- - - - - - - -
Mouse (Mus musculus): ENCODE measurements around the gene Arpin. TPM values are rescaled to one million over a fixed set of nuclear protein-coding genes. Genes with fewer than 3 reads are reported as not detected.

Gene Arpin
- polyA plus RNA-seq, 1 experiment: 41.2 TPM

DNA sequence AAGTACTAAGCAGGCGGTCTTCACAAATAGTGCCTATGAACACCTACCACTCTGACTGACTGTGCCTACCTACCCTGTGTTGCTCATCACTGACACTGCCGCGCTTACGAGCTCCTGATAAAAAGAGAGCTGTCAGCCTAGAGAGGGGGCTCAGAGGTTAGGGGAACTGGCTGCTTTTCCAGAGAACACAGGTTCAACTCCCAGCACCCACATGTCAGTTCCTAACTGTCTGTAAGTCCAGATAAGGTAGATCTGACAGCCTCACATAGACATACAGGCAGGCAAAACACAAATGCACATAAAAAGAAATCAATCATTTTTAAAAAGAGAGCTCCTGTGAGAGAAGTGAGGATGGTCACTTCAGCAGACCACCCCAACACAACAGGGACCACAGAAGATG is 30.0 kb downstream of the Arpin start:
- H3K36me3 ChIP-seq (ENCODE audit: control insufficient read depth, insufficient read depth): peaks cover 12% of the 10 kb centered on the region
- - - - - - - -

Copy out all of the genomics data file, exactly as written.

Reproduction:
Mouse (Mus musculus): ENCODE measurements around the gene Arpin. TPM values are rescaled to one million over a fixed set of nuclear protein-coding genes. Genes with fewer than 3 reads are reported as not detected.

Gene Arpin
- polyA plus RNA-seq, 1 experiment: 41.2 TPM

DNA sequence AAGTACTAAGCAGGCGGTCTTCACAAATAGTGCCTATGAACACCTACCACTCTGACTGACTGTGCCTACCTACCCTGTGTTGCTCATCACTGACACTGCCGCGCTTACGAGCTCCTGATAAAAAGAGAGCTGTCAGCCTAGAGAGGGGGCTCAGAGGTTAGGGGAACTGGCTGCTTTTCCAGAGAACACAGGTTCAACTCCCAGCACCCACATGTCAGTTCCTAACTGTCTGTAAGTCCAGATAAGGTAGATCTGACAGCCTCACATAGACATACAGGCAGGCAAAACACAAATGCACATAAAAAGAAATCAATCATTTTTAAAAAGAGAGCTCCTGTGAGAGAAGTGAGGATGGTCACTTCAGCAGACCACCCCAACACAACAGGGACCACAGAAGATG is 30.0 kb downstream of the Arpin start:
- H3K36me3 ChIP-seq (ENCODE audit: control insufficient read depth, insufficient read depth): peaks cover 12% of the 10 kb centered on the region